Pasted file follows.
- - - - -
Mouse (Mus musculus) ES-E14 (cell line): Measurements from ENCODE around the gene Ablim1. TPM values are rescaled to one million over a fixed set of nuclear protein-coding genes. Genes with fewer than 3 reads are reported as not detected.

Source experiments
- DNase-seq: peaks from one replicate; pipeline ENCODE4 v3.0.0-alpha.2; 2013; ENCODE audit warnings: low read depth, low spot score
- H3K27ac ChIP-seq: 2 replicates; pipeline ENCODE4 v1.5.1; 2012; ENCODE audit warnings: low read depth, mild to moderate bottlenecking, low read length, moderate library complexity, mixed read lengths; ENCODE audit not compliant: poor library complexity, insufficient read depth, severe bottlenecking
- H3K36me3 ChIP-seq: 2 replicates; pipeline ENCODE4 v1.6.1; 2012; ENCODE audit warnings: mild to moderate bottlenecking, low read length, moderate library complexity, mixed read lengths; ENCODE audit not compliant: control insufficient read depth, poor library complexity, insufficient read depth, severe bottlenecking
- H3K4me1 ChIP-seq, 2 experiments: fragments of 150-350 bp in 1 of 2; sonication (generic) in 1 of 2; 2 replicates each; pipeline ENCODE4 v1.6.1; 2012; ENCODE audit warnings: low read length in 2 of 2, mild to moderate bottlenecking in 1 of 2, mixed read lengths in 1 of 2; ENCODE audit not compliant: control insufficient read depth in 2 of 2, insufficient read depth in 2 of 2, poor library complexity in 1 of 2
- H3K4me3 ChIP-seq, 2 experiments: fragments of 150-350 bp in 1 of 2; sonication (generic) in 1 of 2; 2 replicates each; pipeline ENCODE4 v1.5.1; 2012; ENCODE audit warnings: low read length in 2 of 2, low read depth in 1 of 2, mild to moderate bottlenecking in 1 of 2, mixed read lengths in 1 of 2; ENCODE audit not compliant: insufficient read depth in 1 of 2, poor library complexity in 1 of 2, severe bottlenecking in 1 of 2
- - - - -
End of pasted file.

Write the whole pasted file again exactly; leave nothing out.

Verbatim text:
Mouse (Mus musculus) ES-E14 (cell line): Measurements from ENCODE around the gene Ablim1. TPM values are rescaled to one million over a fixed set of nuclear protein-coding genes. Genes with fewer than 3 reads are reported as not detected.

Source experiments
- DNase-seq: peaks from one replicate; pipeline ENCODE4 v3.0.0-alpha.2; 2013; ENCODE audit warnings: low read depth, low spot score
- H3K27ac ChIP-seq: 2 replicates; pipeline ENCODE4 v1.5.1; 2012; ENCODE audit warnings: low read depth, mild to moderate bottlenecking, low read length, moderate library complexity, mixed read lengths; ENCODE audit not compliant: poor library complexity, insufficient read depth, severe bottlenecking
- H3K36me3 ChIP-seq: 2 replicates; pipeline ENCODE4 v1.6.1; 2012; ENCODE audit warnings: mild to moderate bottlenecking, low read length, moderate library complexity, mixed read lengths; ENCODE audit not compliant: control insufficient read depth, poor library complexity, insufficient read depth, severe bottlenecking
- H3K4me1 ChIP-seq, 2 experiments: fragments of 150-350 bp in 1 of 2; sonication (generic) in 1 of 2; 2 replicates each; pipeline ENCODE4 v1.6.1; 2012; ENCODE audit warnings: low read length in 2 of 2, mild to moderate bottlenecking in 1 of 2, mixed read lengths in 1 of 2; ENCODE audit not compliant: control insufficient read depth in 2 of 2, insufficient read depth in 2 of 2, poor library complexity in 1 of 2
- H3K4me3 ChIP-seq, 2 experiments: fragments of 150-350 bp in 1 of 2; sonication (generic) in 1 of 2; 2 replicates each; pipeline ENCODE4 v1.5.1; 2012; ENCODE audit warnings: low read length in 2 of 2, low read depth in 1 of 2, mild to moderate bottlenecking in 1 of 2, mixed read lengths in 1 of 2; ENCODE audit not compliant: insufficient read depth in 1 of 2, poor library complexity in 1 of 2, severe bottlenecking in 1 of 2